Degrading Development, Subverting Democracy: Social Assistance and Policy Merchandising in Africa

Start date

Monday, 10 Feb 2020, 16:15

End date

Monday, 10 Feb 2020, 17:45

Aula B
International Institute of Social Studies
Spoken Language
Jimi O. Adesina

Jimi Adesina is Professor and the DST/NRF SARChI Chair in Social Policy at the College of Graduate Studies, University of South Africa in South Africa. Educated at the University of Ibadan (Nigeria) and Warwick University (UK), Prof Adesina taught at the University of Ibadan (Nigeria), was Professor of Sociology at Rhodes University (South Africa) and at the University of the Western Cape (South Africa).

The turn to the relief of poverty as the prime concern of ‘development’ has shaped international ‘development’ discourse in the last three decades. The concern diminishes the initial, broader, understanding of development, which linked improvements in human wellbeing to growth with structural transformation of an economy and society. At the same time, it erodes what is considered the acceptable threshold for a decent living. In doing so, it decouples wellbeing from the broader concerns with macroeconomic functioning, redistribution of proceeds of economic performance, and employment. It obscures the social and economic processes that create the vulnerability for which social assistance is offered as a panacea. The turn is central to social assistance merchandising.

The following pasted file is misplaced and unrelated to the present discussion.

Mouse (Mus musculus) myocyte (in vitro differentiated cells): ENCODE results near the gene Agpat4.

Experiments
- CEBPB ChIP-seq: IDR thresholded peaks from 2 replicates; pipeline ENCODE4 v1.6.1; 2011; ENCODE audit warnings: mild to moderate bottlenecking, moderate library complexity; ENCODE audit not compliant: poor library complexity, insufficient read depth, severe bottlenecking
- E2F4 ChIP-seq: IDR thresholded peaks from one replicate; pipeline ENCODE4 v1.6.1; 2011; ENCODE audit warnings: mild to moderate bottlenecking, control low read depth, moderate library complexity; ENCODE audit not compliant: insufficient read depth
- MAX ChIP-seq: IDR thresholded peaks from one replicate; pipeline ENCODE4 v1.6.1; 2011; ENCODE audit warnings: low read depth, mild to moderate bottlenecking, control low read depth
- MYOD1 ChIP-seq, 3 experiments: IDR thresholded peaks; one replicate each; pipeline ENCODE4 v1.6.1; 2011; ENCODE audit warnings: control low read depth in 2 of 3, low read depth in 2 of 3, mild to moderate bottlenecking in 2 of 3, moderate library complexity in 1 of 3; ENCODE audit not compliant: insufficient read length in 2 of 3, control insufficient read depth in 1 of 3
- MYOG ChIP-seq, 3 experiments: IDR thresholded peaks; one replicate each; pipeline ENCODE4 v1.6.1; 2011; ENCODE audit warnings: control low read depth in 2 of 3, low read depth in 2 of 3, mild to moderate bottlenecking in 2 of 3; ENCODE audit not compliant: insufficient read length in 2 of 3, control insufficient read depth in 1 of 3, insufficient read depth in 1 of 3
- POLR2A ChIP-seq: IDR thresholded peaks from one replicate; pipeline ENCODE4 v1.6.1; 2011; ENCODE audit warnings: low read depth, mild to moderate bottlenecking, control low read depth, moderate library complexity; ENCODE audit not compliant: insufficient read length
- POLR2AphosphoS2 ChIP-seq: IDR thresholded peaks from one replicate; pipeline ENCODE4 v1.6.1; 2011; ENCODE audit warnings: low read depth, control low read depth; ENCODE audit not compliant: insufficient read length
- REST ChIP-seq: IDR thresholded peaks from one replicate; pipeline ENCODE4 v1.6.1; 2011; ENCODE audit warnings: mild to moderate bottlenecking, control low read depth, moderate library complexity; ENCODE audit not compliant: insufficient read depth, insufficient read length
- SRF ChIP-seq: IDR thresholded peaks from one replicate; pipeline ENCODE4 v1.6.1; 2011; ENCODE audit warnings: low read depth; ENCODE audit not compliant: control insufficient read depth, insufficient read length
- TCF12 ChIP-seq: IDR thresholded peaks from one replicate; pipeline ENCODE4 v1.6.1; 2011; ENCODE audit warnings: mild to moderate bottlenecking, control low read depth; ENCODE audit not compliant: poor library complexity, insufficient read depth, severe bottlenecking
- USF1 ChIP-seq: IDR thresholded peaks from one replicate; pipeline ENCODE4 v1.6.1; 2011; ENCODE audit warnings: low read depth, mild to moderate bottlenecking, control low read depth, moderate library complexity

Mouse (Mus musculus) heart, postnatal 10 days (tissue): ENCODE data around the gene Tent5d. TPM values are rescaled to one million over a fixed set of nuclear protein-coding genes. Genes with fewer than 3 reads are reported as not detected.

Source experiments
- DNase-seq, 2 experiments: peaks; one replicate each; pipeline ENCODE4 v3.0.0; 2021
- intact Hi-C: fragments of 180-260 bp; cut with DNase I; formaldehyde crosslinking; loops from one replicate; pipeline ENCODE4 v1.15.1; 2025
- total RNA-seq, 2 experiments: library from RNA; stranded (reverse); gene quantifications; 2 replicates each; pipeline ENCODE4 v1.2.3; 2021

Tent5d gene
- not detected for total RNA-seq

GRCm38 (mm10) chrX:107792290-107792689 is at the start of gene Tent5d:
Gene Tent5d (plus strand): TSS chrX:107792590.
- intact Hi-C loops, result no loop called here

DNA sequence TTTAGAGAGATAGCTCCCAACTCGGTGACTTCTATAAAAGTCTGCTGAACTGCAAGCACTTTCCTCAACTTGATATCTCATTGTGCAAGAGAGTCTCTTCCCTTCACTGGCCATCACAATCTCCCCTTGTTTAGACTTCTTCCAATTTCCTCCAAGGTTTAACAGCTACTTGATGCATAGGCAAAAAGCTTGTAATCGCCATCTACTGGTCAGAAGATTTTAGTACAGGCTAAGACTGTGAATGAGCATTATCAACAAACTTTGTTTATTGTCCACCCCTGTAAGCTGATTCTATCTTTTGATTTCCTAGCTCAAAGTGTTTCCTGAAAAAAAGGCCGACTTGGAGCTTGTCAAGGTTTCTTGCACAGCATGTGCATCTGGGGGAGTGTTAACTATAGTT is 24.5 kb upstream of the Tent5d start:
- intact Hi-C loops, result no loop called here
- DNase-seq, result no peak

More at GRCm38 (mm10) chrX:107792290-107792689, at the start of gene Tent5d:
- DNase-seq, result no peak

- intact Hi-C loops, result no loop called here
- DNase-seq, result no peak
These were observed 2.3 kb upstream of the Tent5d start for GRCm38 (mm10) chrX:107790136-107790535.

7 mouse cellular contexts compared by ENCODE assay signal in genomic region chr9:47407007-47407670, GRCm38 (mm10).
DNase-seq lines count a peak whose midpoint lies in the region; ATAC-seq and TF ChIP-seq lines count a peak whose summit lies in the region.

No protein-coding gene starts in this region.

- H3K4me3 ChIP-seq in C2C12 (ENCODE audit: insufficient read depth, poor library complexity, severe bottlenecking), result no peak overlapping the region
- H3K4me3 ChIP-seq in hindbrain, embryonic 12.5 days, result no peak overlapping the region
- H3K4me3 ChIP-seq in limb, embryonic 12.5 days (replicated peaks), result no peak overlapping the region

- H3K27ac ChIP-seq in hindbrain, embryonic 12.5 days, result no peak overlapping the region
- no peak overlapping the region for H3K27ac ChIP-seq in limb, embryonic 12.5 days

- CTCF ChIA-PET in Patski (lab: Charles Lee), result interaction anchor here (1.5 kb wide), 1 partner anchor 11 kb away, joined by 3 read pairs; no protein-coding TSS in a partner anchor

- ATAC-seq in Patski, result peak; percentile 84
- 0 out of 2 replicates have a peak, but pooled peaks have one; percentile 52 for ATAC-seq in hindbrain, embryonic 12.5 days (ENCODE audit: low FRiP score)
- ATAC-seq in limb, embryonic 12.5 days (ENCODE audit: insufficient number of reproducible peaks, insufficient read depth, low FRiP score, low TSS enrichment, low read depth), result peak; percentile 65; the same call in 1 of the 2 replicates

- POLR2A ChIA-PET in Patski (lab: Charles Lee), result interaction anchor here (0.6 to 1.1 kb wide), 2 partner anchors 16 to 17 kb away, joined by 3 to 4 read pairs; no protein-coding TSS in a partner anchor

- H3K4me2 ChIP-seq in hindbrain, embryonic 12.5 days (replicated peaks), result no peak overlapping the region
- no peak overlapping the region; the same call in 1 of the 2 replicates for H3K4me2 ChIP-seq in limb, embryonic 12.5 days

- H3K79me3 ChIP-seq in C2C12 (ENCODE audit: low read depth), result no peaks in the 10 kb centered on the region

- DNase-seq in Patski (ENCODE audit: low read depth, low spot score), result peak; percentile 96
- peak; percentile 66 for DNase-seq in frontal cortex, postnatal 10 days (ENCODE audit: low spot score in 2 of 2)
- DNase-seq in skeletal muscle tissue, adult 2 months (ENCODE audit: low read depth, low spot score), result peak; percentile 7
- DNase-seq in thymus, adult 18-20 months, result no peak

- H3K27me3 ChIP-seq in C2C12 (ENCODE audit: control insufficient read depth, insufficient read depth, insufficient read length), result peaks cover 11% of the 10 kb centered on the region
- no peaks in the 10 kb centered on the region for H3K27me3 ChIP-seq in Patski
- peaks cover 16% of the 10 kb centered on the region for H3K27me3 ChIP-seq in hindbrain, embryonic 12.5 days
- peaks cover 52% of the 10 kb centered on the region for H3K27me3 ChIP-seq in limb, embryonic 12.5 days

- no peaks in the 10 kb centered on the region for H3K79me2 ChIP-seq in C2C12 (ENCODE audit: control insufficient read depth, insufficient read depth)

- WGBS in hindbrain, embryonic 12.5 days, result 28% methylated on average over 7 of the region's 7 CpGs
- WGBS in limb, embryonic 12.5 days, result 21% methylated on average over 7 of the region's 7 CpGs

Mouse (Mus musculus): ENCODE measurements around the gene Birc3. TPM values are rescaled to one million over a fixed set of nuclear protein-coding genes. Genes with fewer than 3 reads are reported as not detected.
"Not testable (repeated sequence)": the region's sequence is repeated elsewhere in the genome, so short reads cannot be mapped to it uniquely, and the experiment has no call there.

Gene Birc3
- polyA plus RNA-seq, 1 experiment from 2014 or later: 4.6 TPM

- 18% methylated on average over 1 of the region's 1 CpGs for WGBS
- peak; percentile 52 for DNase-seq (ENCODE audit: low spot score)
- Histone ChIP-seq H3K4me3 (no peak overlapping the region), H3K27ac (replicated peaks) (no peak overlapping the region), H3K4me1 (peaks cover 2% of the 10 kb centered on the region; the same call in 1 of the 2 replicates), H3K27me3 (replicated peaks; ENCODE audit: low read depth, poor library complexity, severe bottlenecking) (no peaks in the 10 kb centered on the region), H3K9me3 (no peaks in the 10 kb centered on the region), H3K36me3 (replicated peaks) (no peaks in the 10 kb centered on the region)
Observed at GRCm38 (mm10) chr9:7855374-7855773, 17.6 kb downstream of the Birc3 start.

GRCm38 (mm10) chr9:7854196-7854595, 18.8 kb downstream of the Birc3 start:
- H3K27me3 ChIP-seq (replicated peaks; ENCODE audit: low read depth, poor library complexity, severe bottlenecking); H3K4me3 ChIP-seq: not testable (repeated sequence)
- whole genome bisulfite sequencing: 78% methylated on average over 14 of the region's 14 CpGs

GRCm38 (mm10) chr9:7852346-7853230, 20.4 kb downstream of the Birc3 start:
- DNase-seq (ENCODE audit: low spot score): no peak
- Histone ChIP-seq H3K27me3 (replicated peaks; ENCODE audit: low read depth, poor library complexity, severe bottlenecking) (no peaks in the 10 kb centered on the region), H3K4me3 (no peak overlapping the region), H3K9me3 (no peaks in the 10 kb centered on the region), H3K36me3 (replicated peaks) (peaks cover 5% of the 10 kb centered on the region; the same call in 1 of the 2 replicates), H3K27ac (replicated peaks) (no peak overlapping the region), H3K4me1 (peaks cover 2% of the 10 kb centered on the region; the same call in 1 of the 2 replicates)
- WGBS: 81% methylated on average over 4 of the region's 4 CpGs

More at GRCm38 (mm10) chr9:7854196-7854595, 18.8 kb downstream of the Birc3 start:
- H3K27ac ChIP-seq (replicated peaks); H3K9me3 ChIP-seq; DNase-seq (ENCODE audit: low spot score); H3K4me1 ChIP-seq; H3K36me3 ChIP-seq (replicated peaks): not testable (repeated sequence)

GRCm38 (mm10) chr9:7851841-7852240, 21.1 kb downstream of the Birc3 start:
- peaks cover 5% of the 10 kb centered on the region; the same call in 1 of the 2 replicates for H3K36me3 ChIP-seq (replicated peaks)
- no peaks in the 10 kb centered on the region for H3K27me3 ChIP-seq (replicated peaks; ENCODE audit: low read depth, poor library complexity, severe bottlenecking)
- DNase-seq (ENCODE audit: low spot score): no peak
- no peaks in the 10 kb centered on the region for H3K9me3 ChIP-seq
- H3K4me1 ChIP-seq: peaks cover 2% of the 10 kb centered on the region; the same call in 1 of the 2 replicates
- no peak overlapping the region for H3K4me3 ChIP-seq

Tethered to the degrading of development is a take on public policymaking, which underpins the merchandising of social assistance on the African continent. It is one in which extra-territorial forces foist a specific take on social policy on the African public policy terrain. Against the claims of working with the grain of African politics, we unpack the fictitious historical and anthropological accounts that reduce African politics to clientelism, and the misuse of the idea of ‘political settlement’ to underpin a modality of imperial clientelist reworking of civil society and public policy institutions. Again, this take on public policy intervention is central to the merchandising of social assistance. The effect is a subversion of democratic culture and deliberative governance.

We illustrate the discussion above with selected in-depth African country cases. We argue for a return to a wider vision of social policy, synergistic interactions between economic and social policy, and the widening of democratic space for deliberative governance.